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  • Writer's pictureLiam Xavier

Finding Genuine Purpose & Authenticity As A Creative in 2023 & Beyond

Creativity has entered a new era. Most of us, intentionally or otherwise, are forgetting how to create authentically for ourselves. That's certainly the case in my circle where we all seem to be suffering from the same level of what I'd call 'an infection of social platforming'.

No, I'm not going to spend this blog denigrating the good work of creators who are at the level of influencers. I'm friends with a few and a great follower of many; they still produce great content.

The issue isn't necessarily an issue with quality but one of intention. An issue that presents itself every time a creative thinks about producing something and is pre-wired into dialling down the saturation of their colours.

The question then is: how do we create with purpose and without losing the joyful fulfilment of our imaginative souls? and can we actually remain authentic and true-to-self whilst succeeding to the point of full-time creative income? Is that even the goal anymore?

I'm sorry to say if you've come here for answers, you'll be sorely disappointed. If, however, you've come here to philosophically discuss (wallow in) this newfound socially influenced disposition of craft, then you're right at home.

I've been noticing this authentic difficulty for a while. Previously, I wrote prolifically every day for Instagram. Poems upon poems upon poems. Some I'm still pretty proud of, some are so catered for a scrollable feed that they make me want to violently projectile vomit and hibernate for the rest of winter. Like, genuinely, some of my poems make me as horrendously embarrassed as doing the unthinkable and stumbling upon 2009 Facebook status updates.

Again, for the most parts, it's not because of quality. Some of them are ok, certainly when you see it from the perspective of someone growing into their voice. The embarrassment for me is seeing a poem, knowing I disliked it at the time and publishing it anyway. Solely because I believed it would perform well.

High off the serotonin of enough popular posts and the possibility of actually making a career out of creativity teases it's way into the subconscious. Not even the subconscious: the very conscious, please-make-it-happen area of the brain that pleads and begs and is horrified to learn it's not happened overnight. It's this teasing possibility which is the guiltiest of all.

That feeling has built and built itself a nice cosy home inside of me and, if you're here, I assume you as well. As such, I now live in this artistic limbo with the memory of some success but also a foggy future that feels increasingly unsustainable. Daily posts don't feel the same anymore. Social media rules don't feel - and are not - the same anymore. The process of creation does not feel the same. Nothing, for that matter, has the same adoring, free-flying gut reaction that it used to.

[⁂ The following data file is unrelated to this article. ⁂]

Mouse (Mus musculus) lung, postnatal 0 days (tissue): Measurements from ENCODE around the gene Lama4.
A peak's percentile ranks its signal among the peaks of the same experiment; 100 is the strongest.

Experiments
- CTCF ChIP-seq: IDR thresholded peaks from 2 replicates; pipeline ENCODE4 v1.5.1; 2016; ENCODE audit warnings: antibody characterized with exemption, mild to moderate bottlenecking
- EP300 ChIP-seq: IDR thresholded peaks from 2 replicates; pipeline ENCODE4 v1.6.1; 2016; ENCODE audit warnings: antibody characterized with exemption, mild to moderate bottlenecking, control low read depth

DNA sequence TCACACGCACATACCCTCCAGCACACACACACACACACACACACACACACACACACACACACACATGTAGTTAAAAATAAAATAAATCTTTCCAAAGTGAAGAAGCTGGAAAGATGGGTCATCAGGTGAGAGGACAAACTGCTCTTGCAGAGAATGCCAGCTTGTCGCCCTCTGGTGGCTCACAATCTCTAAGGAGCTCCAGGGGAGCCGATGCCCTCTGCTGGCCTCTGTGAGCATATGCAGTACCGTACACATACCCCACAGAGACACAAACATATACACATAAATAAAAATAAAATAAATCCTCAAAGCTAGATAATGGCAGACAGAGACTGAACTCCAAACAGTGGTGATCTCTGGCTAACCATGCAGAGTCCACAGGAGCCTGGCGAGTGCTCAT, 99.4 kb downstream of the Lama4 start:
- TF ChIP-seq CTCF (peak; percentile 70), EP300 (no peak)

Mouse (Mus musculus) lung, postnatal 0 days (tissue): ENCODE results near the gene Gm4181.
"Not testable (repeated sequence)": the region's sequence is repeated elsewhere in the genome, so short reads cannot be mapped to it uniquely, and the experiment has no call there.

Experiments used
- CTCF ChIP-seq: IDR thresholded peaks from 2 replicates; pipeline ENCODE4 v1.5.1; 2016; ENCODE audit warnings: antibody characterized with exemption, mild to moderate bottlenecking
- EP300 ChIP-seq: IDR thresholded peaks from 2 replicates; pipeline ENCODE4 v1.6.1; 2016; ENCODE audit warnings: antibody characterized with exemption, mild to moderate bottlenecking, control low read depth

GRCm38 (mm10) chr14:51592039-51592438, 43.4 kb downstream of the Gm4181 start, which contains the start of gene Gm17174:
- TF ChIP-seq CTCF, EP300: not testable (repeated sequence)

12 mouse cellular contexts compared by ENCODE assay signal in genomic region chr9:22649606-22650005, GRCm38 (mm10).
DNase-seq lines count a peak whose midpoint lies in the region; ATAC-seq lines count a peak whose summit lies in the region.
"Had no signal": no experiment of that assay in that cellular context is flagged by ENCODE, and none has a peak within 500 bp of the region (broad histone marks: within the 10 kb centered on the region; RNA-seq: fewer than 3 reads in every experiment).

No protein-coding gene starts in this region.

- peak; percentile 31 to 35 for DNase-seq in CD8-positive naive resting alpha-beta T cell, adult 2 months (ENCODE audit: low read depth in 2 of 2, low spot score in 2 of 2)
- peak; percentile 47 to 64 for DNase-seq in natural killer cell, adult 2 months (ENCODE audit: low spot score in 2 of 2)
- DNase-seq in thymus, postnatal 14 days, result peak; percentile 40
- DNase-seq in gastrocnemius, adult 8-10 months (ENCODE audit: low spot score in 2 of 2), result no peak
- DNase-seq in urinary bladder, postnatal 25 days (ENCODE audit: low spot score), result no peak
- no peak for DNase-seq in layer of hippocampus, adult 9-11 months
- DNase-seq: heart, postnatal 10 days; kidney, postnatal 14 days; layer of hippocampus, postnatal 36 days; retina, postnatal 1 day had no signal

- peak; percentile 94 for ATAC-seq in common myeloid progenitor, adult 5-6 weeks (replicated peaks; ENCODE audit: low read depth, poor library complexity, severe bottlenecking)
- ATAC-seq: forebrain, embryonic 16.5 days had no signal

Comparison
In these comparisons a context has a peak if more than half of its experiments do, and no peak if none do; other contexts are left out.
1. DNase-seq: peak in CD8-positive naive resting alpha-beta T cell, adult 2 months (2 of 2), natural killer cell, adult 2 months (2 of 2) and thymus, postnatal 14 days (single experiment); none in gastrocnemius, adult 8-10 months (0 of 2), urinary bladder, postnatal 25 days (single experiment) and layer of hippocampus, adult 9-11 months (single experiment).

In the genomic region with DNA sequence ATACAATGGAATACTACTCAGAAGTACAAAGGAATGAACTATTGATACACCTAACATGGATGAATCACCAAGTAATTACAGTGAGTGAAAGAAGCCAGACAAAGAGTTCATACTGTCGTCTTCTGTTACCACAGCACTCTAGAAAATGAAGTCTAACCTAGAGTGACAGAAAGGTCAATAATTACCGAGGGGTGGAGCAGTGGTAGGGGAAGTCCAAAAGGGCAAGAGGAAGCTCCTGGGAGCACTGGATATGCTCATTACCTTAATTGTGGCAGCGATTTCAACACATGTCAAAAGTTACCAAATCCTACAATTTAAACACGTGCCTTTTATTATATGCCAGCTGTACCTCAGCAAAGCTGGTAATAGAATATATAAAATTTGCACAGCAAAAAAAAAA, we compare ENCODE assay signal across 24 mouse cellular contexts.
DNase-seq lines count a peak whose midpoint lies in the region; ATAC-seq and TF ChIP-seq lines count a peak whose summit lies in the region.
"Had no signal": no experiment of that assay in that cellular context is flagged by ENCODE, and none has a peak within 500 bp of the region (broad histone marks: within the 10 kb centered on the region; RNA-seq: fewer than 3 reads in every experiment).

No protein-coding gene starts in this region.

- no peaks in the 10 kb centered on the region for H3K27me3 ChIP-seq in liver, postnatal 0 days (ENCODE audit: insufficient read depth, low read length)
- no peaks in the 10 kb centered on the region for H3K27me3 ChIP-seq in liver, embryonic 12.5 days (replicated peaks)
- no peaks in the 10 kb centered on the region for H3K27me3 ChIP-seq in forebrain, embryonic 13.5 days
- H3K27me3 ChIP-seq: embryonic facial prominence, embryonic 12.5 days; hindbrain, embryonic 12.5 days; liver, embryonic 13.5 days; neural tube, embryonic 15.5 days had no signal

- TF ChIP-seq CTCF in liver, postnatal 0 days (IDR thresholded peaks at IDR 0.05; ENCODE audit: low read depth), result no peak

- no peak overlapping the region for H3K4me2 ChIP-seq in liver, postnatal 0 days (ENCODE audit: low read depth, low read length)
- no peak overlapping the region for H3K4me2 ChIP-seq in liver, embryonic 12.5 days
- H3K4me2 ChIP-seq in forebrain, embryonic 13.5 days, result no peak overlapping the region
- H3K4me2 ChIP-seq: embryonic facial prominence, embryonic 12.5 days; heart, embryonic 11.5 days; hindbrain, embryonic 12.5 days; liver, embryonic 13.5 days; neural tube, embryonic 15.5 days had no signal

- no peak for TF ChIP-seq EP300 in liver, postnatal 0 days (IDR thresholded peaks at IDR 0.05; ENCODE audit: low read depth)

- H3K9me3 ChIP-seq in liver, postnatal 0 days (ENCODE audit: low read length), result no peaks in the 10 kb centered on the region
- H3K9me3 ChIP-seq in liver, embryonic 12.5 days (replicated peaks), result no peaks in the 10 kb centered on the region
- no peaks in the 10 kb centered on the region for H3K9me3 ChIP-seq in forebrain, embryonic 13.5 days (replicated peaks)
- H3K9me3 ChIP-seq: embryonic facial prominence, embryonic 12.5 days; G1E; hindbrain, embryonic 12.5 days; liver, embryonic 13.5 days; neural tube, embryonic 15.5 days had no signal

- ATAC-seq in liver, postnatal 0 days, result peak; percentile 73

I want to change that. I want to do the internal uncomfortable work that is required to regain a semblance of expressive enthusiasm. I don't believe we all have to sacrifice our creative authenticity or be less genuine in our art to find success, but I do think we have to interrogate the urgency.

At the source of everything I struggle with and every creative session that runs away from me is a deep seated fear that I will be left behind. If I'm not propelled to the halls of fame as a writer and producer immediately, then I will simply be Liam that made a few things in his spare time.

The uncomfortable work then is split into two factors:

  1. Be comfortable with slowness. In a culture of speed, it is sometimes the only thing that will be our soul survival. Create to create something of genuine internal, self spiritual extraction. Or in less pompous words, create things that are real.

  2. Be comfortable with it not happening. Love the process of making honest art, whether it leads to something or not. If only 5 people see a piece, it has still been seen and it has still been a worthy project. Aim for the stars, but enjoy the earth.

I'm going to be documenting this journey on this blog, along with a few reviews and literary thoughts, so I hope you'll join me and give your own opinions. Ultimately, there's a distinction between creativity that is made to be decorative and creativity that is made to be deeper and fundamentally more practical. Both are great but we have to understand which we align with most and just focus on that. Our souls are sensitive and knowing what keeps them animated will surely be the answer to most of these simple-but-not questions. Simple because if something animates our soul, then it just does. Not simple because placing it above the need for a fast fix validation is horrifyingly complex.


And that's the rub.


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